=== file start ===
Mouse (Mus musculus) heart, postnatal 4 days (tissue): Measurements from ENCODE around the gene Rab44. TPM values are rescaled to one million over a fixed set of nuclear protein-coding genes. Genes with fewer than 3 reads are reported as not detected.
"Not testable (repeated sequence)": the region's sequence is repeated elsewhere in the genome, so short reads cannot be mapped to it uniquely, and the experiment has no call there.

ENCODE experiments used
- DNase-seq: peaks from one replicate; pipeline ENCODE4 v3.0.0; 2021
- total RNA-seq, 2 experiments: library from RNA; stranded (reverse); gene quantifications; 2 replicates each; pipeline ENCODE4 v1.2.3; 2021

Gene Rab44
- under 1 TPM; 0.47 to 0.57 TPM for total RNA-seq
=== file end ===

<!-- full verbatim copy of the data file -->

Mouse (Mus musculus) heart, postnatal 4 days (tissue): Measurements from ENCODE around the gene Rab44. TPM values are rescaled to one million over a fixed set of nuclear protein-coding genes. Genes with fewer than 3 reads are reported as not detected.
"Not testable (repeated sequence)": the region's sequence is repeated elsewhere in the genome, so short reads cannot be mapped to it uniquely, and the experiment has no call there.

ENCODE experiments used
- DNase-seq: peaks from one replicate; pipeline ENCODE4 v3.0.0; 2021
- total RNA-seq, 2 experiments: library from RNA; stranded (reverse); gene quantifications; 2 replicates each; pipeline ENCODE4 v1.2.3; 2021

Gene Rab44
- under 1 TPM; 0.47 to 0.57 TPM for total RNA-seq